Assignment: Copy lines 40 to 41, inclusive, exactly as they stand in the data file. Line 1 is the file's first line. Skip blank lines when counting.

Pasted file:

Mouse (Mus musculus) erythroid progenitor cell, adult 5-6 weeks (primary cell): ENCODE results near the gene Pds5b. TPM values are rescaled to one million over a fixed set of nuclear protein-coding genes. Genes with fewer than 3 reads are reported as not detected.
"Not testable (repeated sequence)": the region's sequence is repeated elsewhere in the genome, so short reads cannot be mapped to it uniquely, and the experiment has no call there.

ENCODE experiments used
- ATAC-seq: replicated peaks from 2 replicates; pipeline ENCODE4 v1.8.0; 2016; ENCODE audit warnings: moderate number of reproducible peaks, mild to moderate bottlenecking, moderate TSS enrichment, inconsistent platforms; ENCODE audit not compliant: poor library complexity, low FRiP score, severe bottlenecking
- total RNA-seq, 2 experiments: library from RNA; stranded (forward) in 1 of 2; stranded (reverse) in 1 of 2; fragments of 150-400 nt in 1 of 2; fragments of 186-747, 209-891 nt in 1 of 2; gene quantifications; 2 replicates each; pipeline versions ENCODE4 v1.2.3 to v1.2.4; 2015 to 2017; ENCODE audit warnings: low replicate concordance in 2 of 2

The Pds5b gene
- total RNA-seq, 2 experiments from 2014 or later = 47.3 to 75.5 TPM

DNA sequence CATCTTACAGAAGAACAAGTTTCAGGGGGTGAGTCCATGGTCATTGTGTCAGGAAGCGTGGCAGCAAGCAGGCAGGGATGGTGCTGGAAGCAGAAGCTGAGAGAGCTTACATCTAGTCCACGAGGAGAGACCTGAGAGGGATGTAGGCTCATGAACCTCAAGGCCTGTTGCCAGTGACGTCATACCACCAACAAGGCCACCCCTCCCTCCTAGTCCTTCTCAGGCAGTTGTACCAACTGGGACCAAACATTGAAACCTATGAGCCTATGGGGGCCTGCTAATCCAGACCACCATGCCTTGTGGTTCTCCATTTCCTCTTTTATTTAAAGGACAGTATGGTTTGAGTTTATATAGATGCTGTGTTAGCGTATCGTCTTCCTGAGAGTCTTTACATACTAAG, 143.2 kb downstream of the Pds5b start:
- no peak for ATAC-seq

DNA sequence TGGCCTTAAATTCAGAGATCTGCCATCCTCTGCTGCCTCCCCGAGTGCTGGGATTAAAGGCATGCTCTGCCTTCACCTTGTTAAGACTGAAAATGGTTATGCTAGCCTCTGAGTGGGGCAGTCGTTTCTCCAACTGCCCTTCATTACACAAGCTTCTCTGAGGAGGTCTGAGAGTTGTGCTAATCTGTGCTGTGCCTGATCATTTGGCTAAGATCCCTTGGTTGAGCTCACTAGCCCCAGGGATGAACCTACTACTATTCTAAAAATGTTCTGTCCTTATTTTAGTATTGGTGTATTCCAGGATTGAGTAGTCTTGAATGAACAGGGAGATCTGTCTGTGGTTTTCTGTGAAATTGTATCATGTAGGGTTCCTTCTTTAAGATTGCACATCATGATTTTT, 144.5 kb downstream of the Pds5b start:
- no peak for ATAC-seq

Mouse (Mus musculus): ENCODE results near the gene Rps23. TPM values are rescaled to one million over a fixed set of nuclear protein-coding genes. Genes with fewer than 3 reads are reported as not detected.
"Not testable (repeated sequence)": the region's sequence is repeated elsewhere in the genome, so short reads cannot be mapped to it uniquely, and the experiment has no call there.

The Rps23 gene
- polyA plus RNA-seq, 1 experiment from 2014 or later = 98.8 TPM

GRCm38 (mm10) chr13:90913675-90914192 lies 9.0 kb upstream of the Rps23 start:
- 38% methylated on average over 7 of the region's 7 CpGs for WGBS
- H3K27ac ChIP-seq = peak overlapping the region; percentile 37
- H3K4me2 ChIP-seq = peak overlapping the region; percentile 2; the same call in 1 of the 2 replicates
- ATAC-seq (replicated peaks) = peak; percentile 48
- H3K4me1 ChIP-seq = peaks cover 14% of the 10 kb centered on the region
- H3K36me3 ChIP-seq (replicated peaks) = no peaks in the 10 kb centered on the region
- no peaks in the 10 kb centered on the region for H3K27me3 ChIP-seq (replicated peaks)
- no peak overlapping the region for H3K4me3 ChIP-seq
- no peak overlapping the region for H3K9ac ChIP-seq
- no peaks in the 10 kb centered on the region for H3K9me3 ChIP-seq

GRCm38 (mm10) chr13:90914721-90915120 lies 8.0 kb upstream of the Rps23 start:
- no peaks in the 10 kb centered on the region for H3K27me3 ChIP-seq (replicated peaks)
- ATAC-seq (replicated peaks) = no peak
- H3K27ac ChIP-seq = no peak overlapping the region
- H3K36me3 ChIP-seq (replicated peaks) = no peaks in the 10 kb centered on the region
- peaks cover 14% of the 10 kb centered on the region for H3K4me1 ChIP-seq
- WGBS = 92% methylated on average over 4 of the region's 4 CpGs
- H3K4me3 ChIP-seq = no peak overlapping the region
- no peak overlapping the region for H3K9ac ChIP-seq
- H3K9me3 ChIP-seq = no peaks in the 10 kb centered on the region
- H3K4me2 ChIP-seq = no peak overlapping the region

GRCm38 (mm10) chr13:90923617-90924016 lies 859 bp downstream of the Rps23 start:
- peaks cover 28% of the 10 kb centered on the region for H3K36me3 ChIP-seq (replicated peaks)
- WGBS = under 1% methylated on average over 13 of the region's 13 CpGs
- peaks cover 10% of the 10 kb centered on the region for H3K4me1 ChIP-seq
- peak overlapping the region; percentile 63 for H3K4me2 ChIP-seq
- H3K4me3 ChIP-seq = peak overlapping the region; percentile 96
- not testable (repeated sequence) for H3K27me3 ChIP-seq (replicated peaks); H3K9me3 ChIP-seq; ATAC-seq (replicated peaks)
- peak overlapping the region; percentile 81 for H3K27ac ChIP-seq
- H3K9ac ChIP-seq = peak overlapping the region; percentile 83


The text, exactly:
- WGBS = under 1% methylated on average over 13 of the region's 13 CpGs
- peaks cover 10% of the 10 kb centered on the region for H3K4me1 ChIP-seq